In the project Drawers, members of She She Pop (all grown up in the West) meet some East socialized opponents on stage to open their drawers for each other.
30 years after the fall of communism, they decide to approach each other anew. To do this, the performers draw on autobiographical material from their drawers. Letters, diary excerpts and other text documents are roughly sorted chronologically, as are the inner image archive of each person and music. The narratives that make up our lives are combined and read by the performers into thematic fields, and the soundtrack is played. Questions from the other person must be answered to the best of our knowledge, without recourse to objective, reliable sources. A many-voiced and deeply subjective chronicle of East West German history is told live, documented with private or publicly accessible text sources, referenced from memory, along or against the great worldviews.
As couples, the 6 performers sit opposite each other at tables in a room that is both an archive and a leisure home. And just like in the common room of a recreation home, these couples have to get to know each other. They will try to understand each other better and challenge each other in the process with the aim of finally entering into a real relationship.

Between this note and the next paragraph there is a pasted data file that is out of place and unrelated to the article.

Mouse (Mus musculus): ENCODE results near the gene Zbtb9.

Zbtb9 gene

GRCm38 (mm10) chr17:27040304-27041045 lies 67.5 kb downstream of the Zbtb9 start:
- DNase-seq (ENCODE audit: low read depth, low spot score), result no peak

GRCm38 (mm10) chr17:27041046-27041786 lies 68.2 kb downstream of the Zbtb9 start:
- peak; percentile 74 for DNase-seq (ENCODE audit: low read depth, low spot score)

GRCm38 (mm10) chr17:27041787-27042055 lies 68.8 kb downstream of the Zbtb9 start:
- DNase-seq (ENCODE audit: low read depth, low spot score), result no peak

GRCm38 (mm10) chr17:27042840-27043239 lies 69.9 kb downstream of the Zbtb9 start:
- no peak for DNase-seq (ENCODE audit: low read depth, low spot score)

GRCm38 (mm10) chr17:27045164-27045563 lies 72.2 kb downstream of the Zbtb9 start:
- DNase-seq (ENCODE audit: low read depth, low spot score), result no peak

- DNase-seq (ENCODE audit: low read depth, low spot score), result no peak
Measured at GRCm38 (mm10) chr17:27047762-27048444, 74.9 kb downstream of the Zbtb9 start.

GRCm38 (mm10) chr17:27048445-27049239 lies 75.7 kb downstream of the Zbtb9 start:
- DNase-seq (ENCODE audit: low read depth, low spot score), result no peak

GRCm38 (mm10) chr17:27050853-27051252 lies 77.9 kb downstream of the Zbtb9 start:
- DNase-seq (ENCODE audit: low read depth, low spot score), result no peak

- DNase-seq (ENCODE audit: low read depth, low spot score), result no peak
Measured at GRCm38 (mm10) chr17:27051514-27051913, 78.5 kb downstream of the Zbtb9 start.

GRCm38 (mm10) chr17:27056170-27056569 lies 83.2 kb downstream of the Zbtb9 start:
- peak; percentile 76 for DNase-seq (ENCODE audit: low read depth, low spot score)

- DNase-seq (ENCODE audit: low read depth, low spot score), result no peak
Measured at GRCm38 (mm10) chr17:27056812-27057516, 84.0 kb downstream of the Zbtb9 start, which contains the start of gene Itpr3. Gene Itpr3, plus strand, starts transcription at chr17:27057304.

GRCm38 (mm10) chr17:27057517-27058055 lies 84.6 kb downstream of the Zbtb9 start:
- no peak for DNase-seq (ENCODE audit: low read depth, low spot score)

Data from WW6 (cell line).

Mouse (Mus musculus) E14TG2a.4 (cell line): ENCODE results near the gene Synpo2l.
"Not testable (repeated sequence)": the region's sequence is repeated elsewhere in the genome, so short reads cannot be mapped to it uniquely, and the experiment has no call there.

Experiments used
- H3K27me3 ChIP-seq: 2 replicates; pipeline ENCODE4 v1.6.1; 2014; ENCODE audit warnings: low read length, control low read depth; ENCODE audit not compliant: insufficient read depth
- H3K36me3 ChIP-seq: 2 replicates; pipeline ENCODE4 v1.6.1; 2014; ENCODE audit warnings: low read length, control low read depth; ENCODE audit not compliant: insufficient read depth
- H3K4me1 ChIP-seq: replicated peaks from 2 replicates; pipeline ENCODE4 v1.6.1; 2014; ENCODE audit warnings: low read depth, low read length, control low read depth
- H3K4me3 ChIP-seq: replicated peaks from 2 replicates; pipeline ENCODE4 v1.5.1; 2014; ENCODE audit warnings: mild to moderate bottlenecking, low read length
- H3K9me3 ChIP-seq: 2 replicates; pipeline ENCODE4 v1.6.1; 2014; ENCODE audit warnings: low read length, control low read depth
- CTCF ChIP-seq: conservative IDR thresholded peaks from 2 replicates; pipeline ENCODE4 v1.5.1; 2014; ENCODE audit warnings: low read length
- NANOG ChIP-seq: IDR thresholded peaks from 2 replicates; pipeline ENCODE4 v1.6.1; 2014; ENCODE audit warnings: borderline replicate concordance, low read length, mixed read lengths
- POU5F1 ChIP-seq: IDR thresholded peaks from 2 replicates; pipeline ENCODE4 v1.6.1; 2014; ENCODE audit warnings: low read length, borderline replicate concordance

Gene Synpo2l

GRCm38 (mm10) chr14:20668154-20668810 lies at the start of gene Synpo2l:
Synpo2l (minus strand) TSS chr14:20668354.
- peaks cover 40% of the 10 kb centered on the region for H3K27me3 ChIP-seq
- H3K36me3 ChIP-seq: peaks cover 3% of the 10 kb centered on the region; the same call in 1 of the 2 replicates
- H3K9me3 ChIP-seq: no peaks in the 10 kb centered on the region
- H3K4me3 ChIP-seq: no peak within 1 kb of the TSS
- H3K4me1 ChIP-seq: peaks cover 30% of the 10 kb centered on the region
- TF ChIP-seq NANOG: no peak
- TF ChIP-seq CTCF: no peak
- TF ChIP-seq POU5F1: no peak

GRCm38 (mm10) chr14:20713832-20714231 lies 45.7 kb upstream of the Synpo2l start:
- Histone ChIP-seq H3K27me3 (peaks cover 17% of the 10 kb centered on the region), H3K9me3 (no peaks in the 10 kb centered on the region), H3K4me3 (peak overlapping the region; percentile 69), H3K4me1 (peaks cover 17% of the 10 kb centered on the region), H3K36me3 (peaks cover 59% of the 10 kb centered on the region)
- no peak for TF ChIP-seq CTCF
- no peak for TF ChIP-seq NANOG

“Reunification” is thought of in pigeonholes as relationship work. It becomes here afterwards and live for 3 east west pairs the concrete task on the stage. Who are you? How did you become the woman you are sitting opposite me today? And as in every bad or good relationship, misunderstandings and projections play a decisive role. The performers will try to honestly show the degree of closeness that is possible between them. The stage becomes a place for utopian dialogue.
She She Pop and her Eastern colleagues are committed to polyphony, to collective narrative. The gaps, inaccuracies and missing connections are part of the system. Who were we? Who are we? Why did we become like this?